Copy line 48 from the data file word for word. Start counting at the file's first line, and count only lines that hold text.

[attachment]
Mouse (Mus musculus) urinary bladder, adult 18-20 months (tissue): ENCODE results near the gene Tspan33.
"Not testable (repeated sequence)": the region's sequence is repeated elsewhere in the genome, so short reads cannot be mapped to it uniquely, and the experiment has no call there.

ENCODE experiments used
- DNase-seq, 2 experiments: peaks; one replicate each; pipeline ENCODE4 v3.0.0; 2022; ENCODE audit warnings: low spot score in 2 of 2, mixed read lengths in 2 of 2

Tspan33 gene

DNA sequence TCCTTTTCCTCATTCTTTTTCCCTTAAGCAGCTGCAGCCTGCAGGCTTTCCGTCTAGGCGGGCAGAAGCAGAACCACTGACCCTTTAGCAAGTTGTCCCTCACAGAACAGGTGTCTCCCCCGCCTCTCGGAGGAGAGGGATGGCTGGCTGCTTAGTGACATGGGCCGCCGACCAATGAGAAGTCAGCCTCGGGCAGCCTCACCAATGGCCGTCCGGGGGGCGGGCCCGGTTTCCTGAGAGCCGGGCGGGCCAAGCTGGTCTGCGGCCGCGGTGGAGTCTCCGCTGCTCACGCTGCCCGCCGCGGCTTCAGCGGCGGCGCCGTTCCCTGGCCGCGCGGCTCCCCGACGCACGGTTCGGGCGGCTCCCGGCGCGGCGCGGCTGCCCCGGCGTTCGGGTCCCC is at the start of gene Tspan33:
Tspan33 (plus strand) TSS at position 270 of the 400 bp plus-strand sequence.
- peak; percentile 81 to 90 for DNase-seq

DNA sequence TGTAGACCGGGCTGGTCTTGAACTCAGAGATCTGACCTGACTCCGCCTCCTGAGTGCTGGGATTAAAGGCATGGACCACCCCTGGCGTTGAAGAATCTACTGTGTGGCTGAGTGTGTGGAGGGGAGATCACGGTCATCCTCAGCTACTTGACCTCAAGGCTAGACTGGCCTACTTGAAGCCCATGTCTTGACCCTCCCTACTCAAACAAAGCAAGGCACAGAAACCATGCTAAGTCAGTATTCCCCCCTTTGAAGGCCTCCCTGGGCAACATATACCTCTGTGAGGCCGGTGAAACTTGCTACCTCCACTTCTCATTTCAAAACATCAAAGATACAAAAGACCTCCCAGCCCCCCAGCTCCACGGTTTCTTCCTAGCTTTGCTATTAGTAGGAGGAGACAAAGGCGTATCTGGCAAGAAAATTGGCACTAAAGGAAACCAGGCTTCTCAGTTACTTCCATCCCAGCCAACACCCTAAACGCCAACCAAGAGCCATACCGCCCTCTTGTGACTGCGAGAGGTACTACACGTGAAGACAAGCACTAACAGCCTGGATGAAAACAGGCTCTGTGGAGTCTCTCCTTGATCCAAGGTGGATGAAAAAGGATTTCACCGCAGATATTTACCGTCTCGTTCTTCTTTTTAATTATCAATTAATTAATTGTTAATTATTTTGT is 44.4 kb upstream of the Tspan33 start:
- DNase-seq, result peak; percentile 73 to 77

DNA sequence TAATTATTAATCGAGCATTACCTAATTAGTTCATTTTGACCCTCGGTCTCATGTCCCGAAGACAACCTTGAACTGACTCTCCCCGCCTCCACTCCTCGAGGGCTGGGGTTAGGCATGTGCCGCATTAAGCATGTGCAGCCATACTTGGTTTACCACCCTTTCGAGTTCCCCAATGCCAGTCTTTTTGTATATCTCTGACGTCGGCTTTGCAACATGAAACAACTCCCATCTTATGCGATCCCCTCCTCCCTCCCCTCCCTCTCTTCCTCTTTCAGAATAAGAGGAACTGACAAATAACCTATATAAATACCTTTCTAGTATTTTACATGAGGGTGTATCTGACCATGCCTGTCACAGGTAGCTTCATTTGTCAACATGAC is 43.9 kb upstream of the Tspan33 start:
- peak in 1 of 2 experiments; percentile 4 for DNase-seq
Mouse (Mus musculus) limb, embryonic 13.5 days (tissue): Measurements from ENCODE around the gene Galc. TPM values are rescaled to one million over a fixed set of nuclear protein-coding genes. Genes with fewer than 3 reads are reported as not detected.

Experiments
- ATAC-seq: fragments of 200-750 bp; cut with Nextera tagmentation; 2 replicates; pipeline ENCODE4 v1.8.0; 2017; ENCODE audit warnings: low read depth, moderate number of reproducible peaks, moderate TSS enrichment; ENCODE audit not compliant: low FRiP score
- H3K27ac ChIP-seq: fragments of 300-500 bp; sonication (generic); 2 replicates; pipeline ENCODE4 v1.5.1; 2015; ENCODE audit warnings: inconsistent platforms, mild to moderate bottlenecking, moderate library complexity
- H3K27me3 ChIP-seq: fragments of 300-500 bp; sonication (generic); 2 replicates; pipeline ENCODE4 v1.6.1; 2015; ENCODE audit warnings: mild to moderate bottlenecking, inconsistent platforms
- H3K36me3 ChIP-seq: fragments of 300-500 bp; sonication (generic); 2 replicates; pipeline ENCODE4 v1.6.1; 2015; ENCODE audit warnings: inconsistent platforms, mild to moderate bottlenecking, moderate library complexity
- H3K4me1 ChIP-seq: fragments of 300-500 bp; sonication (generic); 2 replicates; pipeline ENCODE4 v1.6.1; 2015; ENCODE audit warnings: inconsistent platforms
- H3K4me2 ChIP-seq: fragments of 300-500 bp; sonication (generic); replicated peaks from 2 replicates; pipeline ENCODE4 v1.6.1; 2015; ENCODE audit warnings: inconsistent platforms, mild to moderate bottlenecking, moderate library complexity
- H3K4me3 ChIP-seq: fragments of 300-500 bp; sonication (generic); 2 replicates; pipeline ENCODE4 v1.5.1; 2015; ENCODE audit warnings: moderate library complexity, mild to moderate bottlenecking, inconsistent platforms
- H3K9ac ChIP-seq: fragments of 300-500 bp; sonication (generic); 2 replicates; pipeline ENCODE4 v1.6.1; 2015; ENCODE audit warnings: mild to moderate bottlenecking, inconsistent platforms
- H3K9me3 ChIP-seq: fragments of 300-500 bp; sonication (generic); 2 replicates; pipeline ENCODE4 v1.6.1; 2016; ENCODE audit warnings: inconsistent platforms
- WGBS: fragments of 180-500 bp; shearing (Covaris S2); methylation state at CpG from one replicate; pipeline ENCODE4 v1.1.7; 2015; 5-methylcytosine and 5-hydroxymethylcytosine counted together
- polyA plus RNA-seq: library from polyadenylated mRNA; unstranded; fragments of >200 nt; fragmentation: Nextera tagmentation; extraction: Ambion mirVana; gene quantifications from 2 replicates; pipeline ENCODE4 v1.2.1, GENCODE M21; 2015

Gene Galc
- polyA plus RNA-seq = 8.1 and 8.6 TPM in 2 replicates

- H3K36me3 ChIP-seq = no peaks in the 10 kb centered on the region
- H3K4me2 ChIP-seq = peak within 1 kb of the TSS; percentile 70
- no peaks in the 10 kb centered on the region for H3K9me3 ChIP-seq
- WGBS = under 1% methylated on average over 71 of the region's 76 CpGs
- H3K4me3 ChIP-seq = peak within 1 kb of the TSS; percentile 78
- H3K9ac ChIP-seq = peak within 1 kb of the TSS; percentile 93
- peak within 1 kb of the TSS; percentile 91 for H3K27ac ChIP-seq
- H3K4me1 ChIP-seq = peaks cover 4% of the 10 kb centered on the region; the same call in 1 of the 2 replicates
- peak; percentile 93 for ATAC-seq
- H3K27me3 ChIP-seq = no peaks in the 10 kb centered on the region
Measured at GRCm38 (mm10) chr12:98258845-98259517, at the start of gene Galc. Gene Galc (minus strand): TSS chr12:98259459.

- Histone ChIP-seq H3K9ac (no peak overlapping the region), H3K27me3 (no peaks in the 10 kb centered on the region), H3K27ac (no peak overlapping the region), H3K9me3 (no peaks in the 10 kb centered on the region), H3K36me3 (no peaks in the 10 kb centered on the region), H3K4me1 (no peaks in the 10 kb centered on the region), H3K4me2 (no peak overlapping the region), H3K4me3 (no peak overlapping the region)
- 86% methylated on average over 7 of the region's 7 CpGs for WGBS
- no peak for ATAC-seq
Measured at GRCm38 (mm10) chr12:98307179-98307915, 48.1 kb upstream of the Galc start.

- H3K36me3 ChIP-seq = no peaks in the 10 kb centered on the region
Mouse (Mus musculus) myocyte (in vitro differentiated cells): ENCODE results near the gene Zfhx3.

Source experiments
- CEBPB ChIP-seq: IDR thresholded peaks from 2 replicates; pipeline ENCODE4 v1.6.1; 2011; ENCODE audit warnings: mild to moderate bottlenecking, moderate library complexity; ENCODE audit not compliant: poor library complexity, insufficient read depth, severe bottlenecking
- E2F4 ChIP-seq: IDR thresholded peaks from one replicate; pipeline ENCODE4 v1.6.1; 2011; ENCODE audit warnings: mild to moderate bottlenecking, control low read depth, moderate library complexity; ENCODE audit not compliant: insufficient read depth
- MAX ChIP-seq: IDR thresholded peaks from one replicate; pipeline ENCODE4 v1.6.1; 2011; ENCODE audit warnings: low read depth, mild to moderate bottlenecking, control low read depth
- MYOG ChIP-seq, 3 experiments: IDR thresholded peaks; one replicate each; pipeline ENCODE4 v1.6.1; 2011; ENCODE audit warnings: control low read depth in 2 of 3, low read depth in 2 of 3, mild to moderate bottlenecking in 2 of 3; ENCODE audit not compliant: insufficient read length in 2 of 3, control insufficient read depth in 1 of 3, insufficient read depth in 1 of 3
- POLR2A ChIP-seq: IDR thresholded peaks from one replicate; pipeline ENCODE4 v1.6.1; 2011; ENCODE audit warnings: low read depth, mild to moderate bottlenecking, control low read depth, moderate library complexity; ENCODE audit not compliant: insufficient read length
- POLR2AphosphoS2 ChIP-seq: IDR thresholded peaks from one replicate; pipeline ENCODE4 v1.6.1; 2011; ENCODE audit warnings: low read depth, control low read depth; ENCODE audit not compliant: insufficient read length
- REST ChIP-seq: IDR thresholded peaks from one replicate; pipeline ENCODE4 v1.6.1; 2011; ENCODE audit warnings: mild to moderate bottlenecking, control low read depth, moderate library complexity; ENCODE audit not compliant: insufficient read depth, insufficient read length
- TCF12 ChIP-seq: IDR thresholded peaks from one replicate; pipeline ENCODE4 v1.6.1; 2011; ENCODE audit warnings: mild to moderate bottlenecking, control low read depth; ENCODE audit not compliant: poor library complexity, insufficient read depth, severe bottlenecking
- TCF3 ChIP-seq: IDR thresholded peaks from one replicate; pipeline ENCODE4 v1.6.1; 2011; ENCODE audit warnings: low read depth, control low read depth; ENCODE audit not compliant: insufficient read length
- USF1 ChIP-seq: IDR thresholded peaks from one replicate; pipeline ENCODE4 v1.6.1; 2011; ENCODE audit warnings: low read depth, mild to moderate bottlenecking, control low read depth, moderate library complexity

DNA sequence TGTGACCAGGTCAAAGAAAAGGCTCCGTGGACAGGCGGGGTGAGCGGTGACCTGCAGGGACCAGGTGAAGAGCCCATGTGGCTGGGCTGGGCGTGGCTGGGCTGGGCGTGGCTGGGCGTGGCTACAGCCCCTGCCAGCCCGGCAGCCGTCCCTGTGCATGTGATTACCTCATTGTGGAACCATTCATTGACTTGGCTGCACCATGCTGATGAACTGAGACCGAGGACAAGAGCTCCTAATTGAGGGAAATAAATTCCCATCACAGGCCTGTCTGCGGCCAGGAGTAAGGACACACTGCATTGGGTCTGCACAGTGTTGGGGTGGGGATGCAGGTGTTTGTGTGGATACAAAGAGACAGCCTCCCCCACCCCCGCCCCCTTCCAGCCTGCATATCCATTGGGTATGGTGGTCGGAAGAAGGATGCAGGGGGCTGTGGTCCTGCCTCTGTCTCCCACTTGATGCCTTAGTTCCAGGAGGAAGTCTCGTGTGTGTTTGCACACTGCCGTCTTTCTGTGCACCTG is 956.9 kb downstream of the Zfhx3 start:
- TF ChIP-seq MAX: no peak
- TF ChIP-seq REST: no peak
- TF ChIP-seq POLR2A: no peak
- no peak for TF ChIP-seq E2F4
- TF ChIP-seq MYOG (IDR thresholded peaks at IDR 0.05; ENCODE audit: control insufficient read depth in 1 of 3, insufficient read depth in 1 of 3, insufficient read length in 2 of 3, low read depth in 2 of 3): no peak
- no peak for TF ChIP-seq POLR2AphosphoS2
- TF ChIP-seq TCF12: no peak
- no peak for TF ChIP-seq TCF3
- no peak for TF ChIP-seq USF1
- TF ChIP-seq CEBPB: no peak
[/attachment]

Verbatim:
- MAX ChIP-seq: IDR thresholded peaks from one replicate; pipeline ENCODE4 v1.6.1; 2011; ENCODE audit warnings: low read depth, mild to moderate bottlenecking, control low read depth